Give the man some slack. Yes, I think he was making some assumptions (which Maya and Rae silently challenged), but while that may make him prejudiced (he made judgements before knowing either Rae or Maya, I would not go so far as to call him racist. Racist to me is an ugly word connoting evil intent. I think he was probably making a call based on his past experience, which said to him, black folks don't go to the front door of white people's houses. My guess is that his is black man over the age of 60, and has only lived outside his neighborhood briefly, if at all. I also suspect that the two neighborhoods (the older, well established African American community and the more recent influx of affluent white commuters), while living next to each other in an uneasy relationship, really do not mix. And that is not an inaccurate description. What were you told when you moved to that neighborhood, Rae? That it was sort of iffy, if I recall correctly. I am not saying that that is an accurate assessment, but that that is the take of the affluent white commuter community. And when I say they don't mix, they still don't mix, just because you had Maya to your house. Are you friends with any of your neighbors? to the point that you socialize together? I know you borrowed Angel's lawnmower, but have you had anyone over for a cookout? I challenge you (all) to examine your own prejudices -- and now I will quietly go into a corner and examine mine. (ick, yuck, oh, I really don't like that one!)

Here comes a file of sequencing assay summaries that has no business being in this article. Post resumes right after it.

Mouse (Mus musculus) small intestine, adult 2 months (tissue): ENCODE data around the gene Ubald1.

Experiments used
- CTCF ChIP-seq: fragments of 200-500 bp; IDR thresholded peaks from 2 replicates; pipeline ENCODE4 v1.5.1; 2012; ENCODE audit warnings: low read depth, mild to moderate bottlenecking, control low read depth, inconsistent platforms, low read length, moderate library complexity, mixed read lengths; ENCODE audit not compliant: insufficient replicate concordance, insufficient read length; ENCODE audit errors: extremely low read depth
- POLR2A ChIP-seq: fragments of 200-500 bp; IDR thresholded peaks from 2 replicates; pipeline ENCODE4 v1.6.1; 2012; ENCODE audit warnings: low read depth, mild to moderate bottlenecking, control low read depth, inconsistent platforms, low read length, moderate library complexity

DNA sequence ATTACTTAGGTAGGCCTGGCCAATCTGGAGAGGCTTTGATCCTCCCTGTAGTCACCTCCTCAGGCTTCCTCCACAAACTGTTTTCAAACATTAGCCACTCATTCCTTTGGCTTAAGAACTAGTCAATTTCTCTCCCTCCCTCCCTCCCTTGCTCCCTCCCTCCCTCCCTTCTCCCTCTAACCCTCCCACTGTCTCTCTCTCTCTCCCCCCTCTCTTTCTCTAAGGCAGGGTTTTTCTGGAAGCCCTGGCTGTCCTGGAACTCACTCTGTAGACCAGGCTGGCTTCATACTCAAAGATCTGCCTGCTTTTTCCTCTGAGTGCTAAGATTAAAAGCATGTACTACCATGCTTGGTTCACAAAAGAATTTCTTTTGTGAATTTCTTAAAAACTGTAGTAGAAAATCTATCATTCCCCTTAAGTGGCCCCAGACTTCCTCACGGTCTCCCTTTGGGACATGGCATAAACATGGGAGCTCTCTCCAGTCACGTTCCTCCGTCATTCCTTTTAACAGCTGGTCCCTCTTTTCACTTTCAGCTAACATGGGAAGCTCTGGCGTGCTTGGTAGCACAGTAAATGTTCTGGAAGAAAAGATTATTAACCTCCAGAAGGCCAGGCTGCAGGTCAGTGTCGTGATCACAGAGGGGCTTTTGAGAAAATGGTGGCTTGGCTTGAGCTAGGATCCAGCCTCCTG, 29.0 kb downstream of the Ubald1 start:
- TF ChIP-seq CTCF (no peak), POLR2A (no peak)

I guess what I am saying is, cut the man a break. He was speaking from his experience, which is not your experience.

You were completely correct to chide us for our own assumptions. But, I think that there's a difference between making assumptions based on skin color and being so convinced of their accuracy that one becomes condescending/arrogant and assumes the rest of the world to be stupid. I think I assumed racist overtones in a statement made about race because of the condescension. We all struggle with our own beliefs, experiences and their influence on our assumptions. It sucks. But when we open our mouths about them to educate others, it's often ugly.